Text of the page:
Blues singer Etta James, perhaps the quintessential R&B diva, died Friday morning, said her son, Donto James. She was 73.
James died of complications from leukemia at a Riverside, California hospital, said Dr. Elaine James, her personal physician. She had been in failing health for years.
Born Jamesetta Hawkins in Los Angeles on January 25, 1938, she spent much of her life in the city. Her dusky voice influenced generations of singers, ranging from Tina Turner to Bonnie Raitt and Christina Aguilera. Beyonce portrayed her in 2008 movie Cadillac Records.
“This is a huge loss,” Beyonce said Friday in a statement on her Web site. “Etta James was one of the greatest vocalists of our time. I am so fortunate to have met such a queen. Her musical contributions will last a lifetime.
“Playing Etta James taught me so much about myself, and singing her music inspired me to be a stronger artist. When she effortlessly opened her mouth, you could hear her pain and triumph. Her deeply emotional way of delivering a song told her story with no filter. She was fearless, and had guts. She will be missed.”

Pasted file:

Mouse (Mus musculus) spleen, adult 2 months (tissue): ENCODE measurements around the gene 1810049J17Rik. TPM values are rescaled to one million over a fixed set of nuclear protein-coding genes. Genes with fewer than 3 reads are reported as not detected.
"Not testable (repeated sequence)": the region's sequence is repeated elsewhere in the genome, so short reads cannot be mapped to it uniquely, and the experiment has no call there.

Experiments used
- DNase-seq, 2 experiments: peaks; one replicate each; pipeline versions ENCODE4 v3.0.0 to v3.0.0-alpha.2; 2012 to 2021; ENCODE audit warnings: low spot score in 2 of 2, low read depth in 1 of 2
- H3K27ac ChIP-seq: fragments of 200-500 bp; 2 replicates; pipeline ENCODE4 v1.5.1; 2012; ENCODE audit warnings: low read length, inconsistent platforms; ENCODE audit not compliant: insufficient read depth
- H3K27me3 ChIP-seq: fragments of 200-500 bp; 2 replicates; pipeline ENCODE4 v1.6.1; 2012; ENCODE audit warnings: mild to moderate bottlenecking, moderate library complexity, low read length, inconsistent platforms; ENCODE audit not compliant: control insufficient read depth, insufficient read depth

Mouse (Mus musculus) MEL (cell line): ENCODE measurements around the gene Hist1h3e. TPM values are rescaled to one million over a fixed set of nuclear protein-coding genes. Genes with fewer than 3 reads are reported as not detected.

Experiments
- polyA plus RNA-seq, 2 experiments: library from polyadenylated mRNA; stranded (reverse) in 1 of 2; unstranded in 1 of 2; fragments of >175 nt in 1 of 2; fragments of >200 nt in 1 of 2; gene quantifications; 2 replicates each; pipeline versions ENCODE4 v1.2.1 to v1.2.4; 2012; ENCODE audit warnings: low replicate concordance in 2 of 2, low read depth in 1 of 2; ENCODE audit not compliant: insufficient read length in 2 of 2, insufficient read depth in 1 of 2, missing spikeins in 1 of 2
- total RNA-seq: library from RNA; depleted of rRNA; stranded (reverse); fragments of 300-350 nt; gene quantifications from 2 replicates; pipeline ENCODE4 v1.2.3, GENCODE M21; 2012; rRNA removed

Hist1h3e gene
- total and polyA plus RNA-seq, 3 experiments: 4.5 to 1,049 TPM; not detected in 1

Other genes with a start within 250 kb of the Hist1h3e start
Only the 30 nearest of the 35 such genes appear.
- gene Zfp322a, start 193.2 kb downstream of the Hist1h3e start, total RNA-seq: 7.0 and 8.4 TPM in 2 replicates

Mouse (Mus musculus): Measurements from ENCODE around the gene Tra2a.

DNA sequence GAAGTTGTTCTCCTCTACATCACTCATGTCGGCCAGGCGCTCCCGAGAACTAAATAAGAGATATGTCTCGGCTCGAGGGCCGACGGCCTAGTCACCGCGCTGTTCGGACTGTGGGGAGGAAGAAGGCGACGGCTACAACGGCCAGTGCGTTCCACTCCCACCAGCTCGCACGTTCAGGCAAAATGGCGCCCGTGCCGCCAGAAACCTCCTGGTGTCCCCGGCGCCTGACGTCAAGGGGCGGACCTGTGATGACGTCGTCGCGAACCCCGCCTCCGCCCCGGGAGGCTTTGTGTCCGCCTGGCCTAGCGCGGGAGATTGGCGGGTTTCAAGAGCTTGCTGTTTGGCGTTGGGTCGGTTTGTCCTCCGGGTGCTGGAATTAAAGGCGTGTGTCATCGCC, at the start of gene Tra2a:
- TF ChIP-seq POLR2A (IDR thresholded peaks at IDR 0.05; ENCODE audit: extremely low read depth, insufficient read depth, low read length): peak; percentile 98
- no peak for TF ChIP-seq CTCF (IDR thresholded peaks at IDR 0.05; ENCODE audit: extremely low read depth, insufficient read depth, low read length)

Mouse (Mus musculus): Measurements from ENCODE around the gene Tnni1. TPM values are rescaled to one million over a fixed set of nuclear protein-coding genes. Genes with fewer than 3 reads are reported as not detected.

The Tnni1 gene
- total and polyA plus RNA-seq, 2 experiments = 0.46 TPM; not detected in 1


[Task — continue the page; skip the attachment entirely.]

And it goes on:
In 1993, she was inducted into the Rock and Roll Hall of Fame.
“It really does mean a lot,” she told the Los Angeles Times upon her induction. “It shows that if you’re hanging around the candy store long enough, people start giving you things.”
Her recording career spanned six decades. Her naughty 1955 single “The Wallflower” (also known as “Roll With Me Henry”) soon made her a national star.
However, James was best known for the ballad “At Last.” A 1961 hit, it is in the Grammy Hall of Fame.
A 1994 album of jazz standards, Mystery Lady, earned James the first Grammy of her career, for jazz vocal performance. Two other Grammys followed : for 2003’s Let’s Roll, named best contemporary blues album, and her 2004 collection “Blues to the Bone,” named best traditional blues album.
Etta James is survived by sons Donto and Sametto James, whom she hired as co-producers; Artis Mills, her husband of 42 years; and several grandchildren.